They’ve also been scheduled to attend anti-union meetings with Starbucks managers.
“They [management] claim that these meetings are for helping the store to get better without needing the union in the way, but all that seems to happen is talk of why the union would be bad, and why everything is OK as it is now and nothing needs to change,” Ebersviller says.
Still, it’s all of those little things, taking a hit at the sense of community and unity among workers, that add up. “I still think that we have a lot of support, but I do think that unfortunately, the propaganda campaign has been really effective at making people worried about continuing to support the union,” they add.
U.S. employers spend roughly $340 million each year on “union avoidance” services, to dissuade workers from organizing or squash unionization efforts. Starbucks claims to be “pro-partner,” not “anti-union.” But they’ve candidly told media they don’t support their workers unionizing. And neither does their billionaire CEO, Howard Schultz.
In April, Schultz bemoaned the spread of U.S. unionization efforts. “We can’t ignore what is happening in the country as it relates to companies throughout the country being assaulted, in many ways, by the threat of unionization,” Schultz said during a town hall with Starbucks workers.
In a victory that sent shockwaves through the U.S. labor movement, an Amazon warehouse in Staten Island, New York, became the first Amazon facility in the United States to unionize this year with the independent Amazon Labor Union.
Union membership rate in the service and retail sectors is incredibly low. Yet, workers at companies like REI, Target and Trader Joes have also taken steps to unionize in recent months.
Bruce Nissen, a former labor studies professor and labor organizer, tells Orlando Weekly that if Starbucks is determined to rid itself of the union presence, they could do so by refusing to bargain in good faith with stores that have won their elections, slowing down elections, and by “conducting some kind of subterranean reign of terror” inside the workplaces in an effort to push pro-union workers out and demoralize the workforce that remains.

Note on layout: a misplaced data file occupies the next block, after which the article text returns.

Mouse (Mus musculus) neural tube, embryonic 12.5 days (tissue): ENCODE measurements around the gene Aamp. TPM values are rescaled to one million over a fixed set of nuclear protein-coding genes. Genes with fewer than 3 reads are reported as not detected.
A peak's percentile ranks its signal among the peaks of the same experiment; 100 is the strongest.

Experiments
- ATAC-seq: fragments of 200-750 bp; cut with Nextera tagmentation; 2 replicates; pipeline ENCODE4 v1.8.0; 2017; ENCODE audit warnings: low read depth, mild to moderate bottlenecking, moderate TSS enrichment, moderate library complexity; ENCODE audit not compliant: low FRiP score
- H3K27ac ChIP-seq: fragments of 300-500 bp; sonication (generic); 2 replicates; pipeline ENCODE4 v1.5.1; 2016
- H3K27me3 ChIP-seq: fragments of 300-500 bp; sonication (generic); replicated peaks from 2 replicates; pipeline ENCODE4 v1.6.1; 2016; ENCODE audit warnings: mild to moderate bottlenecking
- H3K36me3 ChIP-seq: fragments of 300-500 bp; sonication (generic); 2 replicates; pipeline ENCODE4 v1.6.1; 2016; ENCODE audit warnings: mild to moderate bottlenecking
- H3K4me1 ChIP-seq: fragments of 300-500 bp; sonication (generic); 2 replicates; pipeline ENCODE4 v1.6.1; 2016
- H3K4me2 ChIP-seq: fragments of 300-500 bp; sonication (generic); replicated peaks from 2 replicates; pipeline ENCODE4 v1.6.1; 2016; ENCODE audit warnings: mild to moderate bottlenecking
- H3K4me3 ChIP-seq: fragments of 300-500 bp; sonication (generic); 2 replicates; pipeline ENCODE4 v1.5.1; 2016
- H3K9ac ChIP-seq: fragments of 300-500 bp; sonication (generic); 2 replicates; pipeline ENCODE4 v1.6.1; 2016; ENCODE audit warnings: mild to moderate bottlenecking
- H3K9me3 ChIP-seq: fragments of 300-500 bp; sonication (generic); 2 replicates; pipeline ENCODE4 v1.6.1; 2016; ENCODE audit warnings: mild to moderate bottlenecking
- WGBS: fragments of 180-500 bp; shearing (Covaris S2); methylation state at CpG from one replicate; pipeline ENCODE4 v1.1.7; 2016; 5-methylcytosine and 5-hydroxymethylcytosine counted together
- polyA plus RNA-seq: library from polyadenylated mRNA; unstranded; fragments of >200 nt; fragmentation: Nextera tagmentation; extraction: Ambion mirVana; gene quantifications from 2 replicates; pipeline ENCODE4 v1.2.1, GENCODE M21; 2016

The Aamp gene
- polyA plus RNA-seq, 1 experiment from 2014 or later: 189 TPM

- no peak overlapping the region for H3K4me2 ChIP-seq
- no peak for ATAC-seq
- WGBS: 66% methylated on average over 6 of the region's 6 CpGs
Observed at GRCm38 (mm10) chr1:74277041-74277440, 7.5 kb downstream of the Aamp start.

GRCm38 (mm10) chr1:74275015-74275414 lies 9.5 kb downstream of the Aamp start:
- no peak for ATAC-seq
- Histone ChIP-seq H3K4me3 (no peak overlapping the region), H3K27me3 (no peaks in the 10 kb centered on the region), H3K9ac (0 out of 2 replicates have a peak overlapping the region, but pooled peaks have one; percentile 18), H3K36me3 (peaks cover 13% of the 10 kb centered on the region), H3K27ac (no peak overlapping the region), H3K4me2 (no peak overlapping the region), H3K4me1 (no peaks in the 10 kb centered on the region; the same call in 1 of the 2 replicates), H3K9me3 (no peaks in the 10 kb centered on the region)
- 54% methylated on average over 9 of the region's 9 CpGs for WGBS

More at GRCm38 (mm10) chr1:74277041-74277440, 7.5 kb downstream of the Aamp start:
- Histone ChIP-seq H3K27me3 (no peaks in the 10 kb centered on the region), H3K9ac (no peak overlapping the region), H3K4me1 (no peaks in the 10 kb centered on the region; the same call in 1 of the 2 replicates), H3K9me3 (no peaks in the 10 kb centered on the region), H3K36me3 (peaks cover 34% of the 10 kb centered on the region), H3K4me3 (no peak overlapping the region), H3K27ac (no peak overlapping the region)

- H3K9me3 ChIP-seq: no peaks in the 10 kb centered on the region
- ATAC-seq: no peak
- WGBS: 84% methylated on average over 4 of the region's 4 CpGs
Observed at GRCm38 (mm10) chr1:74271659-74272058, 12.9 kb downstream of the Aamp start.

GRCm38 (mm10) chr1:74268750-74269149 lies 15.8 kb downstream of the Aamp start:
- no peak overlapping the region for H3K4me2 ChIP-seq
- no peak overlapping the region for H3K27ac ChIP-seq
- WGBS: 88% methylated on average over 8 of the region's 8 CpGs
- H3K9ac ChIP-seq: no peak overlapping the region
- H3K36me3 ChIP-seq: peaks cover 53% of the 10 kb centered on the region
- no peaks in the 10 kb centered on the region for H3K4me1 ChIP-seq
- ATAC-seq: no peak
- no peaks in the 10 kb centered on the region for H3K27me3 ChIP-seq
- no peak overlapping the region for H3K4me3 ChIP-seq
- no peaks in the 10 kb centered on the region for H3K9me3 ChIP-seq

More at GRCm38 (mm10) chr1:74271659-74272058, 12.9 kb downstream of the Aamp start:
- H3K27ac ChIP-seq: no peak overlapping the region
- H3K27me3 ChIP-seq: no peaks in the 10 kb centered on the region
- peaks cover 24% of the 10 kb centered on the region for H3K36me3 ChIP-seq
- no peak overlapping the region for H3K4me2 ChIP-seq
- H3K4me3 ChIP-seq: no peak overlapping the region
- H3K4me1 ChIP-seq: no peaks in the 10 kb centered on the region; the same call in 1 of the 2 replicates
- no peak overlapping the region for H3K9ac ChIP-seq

“That’s standard union-busting tactics,” Nissen says. There are “a thousand ways that they can start dividing you against yourself, and workers against each other.”
As the Guardian has reported, Starbucks has fired more than 20 union leaders across the U.S. in recent months. The National Labor Relations Board has filed multiple complaints, demanding reinstatement and back pay for workers wrongfully terminated.
Still, Starbucks Workers United has had a high success rate in its elections. Of the stores that have voted thus far, roughly 85% have voted in favor of unionization.
“Once I started unionizing, I fell in love with the company but in a whole new way. I’m a lot more partner-focused than company-focused,” Mayson Boykin, a worker at a Starbucks in Jacksonville, told The Tributary after their store voted to unionize. “Starbucks, in our mission and values, right there, it says, ‘partners at our core.’ I’m redefining what that means.”
Workers at the Winter Park store haven’t yet received a date for their election, but they expect to get that soon. Ebersviller says workers at unionized Starbucks locations in other parts of the country have aided their efforts by, for instance, connecting them with a lawyer and providing them with other organizing resources.
“It’s been really, really helpful to have their support,” Ebersviller says. “And we have felt supported throughout this process.”
Across Florida, at least four Starbucks stores have voted to unionize. Workers at an Oviedo Starbucks are currently in the process of voting by mail. The NLRB will be counting votes at that location early next month.
Are you a Starbucks worker in Florida who’s organizing their workplace, or is thinking about it? Email reporter McKenna Schueler at [email protected] (or DM on Twitter for her Signal).